I recently got COVID for the first time, and I thought it might be of interest for me to share the measures I took to reduce my risk of getting Long COVID. 

I have no scientific or medical training, and this is not medical advice to you -- consider it a starting point for your own research and sense-checking.

I'd welcome input on any or all of it, especially guidance on how to approach a return to pre-COVID levels of physical activity. (If you want to discuss the risk of long COVID, though, better to do that on a post dedicated to that topic -- the most recent one seems to be this.)

Why care about long COVID?

My current assessment is that meaningful long-term impairment from COVID is not very common (otherwise I'd be hearing a lot more about it anecdotally), but nor is it trivially unlikely - a Jan 2023 Nature Reviews Microbiology article cities two 2022 studies (covering about 40,000 patients in total) to estimate the incidence at 10-12% of vaccinated cases, whereas a Dec 2022 post by Your Local Epidemiologist looked at a few larger studies and came out with a 3% estimate--potentially an underestimate, based on discussion in comments [1]. I haven't tried to reconcile any of those studies to see where they shake out, but the point is the incidence seems non-trivial.

Anecdotally, a friend of mine who is one of the healthiest people I know (doesn't drink, exercises regularly, spent an extended period of time wearing a continuous glucose monitor and optimizing his diet accordingly, despite being nowhere close to prediabetic, etc.) recently shared that he is experiencing moderately troublesome long COVID despite a similarly mild case initially, so that makes the prospect more vivid in my mind.

Measures I took after getting COVID

Some context:

  • I'm a fairly healthy guy (normal BMI, exercise a bit ~5-6x a week, mild to maybe moderate asthma) in my mid-30s
  • I had a pretty mild case of acute COVID -- I had significant fatigue (I slept ~10-12 hours a day compared to my usual 7h during the workweek and 9h on weekends), very mild body ache for the first day or two, and minor congestion / cough until I started testing negative. So while many of the measures I took are also helpful for managing the severity during the acute phase of COVID, my main goal was to minimize my risk of long COVID
  • I have no medical or scientific background, and probably average or below-average numeracy/epistemics compared to the average LessWrong reader, though I have reasonably strong attention to detail and logical reasoning skills generally. I did not attempt to closely read or independently analyze the validity of any of the studies cited as sources below.


  • What: As soon as I tested positive, I messaged my primary care practice and asked for Paxlovid to reduce long COVID risk. I claimed moderate-severity asthma as a qualifying factor even though my asthma is arguably more on the mild side than moderate). They (One Medical, in my case) readily agreed to prescribe.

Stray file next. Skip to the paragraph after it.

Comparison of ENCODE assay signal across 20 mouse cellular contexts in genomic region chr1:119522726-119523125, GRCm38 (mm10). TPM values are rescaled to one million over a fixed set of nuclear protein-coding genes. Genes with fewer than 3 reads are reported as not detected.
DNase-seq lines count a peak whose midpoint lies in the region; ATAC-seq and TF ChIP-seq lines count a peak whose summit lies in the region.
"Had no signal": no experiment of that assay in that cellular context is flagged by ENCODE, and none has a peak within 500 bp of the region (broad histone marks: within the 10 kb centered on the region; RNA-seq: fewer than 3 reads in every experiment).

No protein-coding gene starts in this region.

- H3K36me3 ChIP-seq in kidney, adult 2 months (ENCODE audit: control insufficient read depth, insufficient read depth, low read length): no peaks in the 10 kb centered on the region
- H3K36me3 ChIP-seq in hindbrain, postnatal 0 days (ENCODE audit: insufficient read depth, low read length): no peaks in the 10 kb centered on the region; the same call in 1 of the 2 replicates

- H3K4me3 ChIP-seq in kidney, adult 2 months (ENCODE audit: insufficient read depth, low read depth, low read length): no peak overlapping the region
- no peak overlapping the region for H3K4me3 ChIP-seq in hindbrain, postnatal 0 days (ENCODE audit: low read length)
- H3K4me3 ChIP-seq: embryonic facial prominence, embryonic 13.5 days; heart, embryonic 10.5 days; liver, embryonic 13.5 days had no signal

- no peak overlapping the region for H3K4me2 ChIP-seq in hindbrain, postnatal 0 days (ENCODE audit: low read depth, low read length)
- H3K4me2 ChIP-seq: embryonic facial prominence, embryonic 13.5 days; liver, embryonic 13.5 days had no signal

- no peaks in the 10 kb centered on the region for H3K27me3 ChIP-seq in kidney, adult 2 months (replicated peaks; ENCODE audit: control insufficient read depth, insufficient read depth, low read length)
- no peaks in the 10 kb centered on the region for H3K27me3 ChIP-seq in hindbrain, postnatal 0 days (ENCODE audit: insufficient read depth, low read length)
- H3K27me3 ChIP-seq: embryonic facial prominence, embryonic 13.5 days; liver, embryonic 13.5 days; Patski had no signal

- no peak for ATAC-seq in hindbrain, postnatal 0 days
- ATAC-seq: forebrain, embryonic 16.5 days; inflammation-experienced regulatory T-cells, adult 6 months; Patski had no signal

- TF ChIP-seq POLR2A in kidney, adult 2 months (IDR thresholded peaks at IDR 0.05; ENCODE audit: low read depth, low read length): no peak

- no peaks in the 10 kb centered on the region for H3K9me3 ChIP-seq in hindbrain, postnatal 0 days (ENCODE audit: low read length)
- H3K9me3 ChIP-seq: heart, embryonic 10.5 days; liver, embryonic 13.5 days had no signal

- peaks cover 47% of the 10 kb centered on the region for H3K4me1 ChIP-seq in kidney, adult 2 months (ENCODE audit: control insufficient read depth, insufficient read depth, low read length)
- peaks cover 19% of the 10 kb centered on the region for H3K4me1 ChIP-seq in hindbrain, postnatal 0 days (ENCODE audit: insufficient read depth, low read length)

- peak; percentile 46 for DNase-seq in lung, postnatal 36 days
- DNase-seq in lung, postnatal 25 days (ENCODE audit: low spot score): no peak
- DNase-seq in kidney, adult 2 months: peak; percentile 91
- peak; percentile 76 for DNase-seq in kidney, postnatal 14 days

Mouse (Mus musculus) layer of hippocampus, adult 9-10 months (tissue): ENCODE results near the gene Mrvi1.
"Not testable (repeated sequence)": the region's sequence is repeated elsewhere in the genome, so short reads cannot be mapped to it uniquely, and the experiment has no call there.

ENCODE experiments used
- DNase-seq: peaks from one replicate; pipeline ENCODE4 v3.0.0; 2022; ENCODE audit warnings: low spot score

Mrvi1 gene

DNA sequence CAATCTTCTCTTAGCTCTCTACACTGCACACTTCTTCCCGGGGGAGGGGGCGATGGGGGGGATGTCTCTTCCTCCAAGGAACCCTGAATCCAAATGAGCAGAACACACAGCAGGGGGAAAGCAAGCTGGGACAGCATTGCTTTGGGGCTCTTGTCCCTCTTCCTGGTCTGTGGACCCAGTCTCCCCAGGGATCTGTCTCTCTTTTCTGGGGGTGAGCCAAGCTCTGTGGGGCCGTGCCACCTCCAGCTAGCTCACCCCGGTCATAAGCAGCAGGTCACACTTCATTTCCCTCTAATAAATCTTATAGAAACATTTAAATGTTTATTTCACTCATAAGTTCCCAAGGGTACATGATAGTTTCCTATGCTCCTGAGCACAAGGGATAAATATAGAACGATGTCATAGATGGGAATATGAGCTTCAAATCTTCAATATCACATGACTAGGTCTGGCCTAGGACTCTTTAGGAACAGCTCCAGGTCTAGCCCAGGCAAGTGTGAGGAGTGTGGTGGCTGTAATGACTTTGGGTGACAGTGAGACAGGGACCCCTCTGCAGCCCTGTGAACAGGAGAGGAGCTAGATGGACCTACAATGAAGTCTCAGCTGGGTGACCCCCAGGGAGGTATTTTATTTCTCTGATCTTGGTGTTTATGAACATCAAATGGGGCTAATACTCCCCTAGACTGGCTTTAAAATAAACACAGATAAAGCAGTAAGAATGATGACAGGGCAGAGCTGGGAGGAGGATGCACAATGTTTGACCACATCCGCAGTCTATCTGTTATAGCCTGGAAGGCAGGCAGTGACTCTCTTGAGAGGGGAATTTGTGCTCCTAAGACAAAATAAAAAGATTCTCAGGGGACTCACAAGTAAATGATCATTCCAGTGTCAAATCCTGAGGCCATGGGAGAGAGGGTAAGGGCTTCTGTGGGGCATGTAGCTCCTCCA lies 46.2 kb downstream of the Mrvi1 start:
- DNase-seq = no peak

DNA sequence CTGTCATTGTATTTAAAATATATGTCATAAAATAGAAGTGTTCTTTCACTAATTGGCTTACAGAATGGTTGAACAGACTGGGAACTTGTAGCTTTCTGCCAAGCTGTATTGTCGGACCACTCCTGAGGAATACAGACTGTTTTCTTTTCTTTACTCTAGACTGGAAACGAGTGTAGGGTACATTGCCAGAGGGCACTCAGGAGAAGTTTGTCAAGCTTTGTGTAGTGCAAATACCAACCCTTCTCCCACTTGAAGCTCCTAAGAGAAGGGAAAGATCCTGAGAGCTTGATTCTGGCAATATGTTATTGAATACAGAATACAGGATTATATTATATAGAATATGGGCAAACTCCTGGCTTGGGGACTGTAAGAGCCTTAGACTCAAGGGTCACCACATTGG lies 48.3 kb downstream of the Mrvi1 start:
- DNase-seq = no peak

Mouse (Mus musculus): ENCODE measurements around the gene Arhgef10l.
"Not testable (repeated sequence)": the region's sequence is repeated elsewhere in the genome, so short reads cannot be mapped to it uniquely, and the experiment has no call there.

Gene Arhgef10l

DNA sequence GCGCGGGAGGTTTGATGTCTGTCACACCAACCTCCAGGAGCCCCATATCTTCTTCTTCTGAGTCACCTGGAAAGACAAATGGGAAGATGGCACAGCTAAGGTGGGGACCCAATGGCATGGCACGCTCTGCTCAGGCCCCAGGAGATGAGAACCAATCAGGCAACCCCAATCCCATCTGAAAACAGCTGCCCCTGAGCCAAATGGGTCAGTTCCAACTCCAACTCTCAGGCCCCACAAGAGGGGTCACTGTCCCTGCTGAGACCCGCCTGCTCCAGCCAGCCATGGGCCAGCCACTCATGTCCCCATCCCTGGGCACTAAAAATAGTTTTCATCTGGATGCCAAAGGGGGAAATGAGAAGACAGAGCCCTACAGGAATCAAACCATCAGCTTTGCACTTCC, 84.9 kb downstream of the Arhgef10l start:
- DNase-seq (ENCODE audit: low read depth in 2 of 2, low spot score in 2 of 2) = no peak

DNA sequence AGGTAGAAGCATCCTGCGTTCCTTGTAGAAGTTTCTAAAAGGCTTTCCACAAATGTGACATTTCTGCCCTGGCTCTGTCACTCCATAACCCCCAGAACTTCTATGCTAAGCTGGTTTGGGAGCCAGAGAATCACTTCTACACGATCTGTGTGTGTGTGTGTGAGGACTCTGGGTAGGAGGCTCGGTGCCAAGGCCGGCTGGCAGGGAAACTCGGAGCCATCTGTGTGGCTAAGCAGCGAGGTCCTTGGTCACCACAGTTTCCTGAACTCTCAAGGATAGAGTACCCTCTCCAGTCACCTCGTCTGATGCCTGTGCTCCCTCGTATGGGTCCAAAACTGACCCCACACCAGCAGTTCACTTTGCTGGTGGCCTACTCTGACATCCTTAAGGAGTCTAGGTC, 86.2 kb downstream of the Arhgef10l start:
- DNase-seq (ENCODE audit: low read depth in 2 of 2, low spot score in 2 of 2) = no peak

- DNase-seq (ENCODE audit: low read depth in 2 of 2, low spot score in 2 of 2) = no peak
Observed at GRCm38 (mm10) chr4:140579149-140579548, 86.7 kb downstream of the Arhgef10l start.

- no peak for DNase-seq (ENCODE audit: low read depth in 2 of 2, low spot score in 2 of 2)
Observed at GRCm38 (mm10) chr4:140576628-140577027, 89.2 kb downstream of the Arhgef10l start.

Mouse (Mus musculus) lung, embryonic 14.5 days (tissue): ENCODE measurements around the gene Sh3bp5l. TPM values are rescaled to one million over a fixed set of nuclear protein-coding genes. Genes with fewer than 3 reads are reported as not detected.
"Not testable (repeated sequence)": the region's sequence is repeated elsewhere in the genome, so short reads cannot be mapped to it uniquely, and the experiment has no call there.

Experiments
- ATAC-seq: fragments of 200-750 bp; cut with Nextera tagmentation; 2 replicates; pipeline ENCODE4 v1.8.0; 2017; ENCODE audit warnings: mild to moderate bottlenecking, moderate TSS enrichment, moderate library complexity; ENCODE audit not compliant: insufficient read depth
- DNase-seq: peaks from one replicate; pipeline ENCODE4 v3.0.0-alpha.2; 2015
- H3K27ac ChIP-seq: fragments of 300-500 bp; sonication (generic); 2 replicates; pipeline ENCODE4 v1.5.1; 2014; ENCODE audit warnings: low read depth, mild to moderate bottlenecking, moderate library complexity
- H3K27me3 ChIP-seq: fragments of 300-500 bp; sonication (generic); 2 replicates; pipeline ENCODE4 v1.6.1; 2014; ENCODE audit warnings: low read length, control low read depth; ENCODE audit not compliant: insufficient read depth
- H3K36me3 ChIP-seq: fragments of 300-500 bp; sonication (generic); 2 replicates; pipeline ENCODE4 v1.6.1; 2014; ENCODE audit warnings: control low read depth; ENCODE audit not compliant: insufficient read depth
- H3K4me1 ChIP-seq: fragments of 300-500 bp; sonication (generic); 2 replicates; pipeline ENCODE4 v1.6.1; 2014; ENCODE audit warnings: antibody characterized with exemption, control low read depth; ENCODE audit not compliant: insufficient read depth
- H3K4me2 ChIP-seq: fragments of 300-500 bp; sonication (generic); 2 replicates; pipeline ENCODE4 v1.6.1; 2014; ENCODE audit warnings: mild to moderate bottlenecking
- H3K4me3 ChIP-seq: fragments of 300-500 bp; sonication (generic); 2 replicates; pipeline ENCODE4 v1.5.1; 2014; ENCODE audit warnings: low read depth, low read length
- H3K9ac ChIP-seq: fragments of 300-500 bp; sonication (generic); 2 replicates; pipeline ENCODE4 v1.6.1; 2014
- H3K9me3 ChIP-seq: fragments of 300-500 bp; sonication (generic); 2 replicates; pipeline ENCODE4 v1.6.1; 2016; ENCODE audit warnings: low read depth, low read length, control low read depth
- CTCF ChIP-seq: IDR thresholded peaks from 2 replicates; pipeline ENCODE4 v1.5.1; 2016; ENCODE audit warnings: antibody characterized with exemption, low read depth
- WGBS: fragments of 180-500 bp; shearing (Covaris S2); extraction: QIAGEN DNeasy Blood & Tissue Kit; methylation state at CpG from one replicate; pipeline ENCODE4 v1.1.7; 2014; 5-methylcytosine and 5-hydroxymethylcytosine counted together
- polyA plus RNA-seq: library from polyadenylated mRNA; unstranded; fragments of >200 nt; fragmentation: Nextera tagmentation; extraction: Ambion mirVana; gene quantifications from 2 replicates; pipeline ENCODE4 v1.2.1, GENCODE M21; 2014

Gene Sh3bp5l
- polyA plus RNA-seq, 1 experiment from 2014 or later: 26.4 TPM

• Why: a large study found that Paxlovid reduced incidence of long COVID by 26%, regardless of vaccination status and history of prior infection
    • The study was in older / higher-risk populations, but there is reason to believe that it would help with younger / lower-risk populations as well (YLE actually thinks it would have greater effect for younger people for reasons she doesn't explain)
    • Possible downsides:
      • It did leave a metallic taste in my mouth (even after I rinsed), but no worse than eating a bitter grapefruit, and rinsing / drinking water / eating things eliminated the taste for at least 5-10 min each time.
      • Things that didn't bother me:
        • From Googling and talking to my primary care, I found no significant risk of side effects (or contraindications with my other meds). Note that it does have several drug interactions, so you make sure whoever is prescribing it to you is fully aware of all the medications and supplements you are taking)
        • There's been talk of "Paxlovid rebound", but the FDA recently found that people rebound at a comparable rate without Paxlovid. (Another source I read recently, analyzing other studies which had found a rebound rate on the order of 5-10% (if I recall correctly), speculated the earlier findings may be because people were tracking rebound more closely with Paxlovid.) In any case, I recall reading  (I believe from Eric Topol) that most rebounds are less less severe than the initial case.
    • How to get it:
      • If your PCP won't prescribe it for reasons you disagree with[2], or you can't get ahold of them in time:
        • For folks based in CA, a friend who just got COVID suggested calling the statewide COVID-19 hotline at 833-422-4255. Ask for treatment options and ask for a tele-health appointment. She was able to get a prescription in less than 30 minutes after calling, vs. her primary care which was going to take much longer.
        • Otherwise, someone I'm forgetting posted about a year ago that Plushcare also is a good source for getting a prescription.


  • What: I asked my PCP to prescribe me metformin to reduce long COVID risk. He agreed to prescribe it so I could replicate the (2-week) regimen in a recent RCT.
  • Why: a large RCT found that metformin reduced long COVID risk by 42% vs. placebo, 63% if taken within 4 days of symptoms. 
    • Possible downsides:
      • It can cause nausea or diarrhea; I seem to have avoided this by taking it with meals, but I do think it has caused a degree of indigestion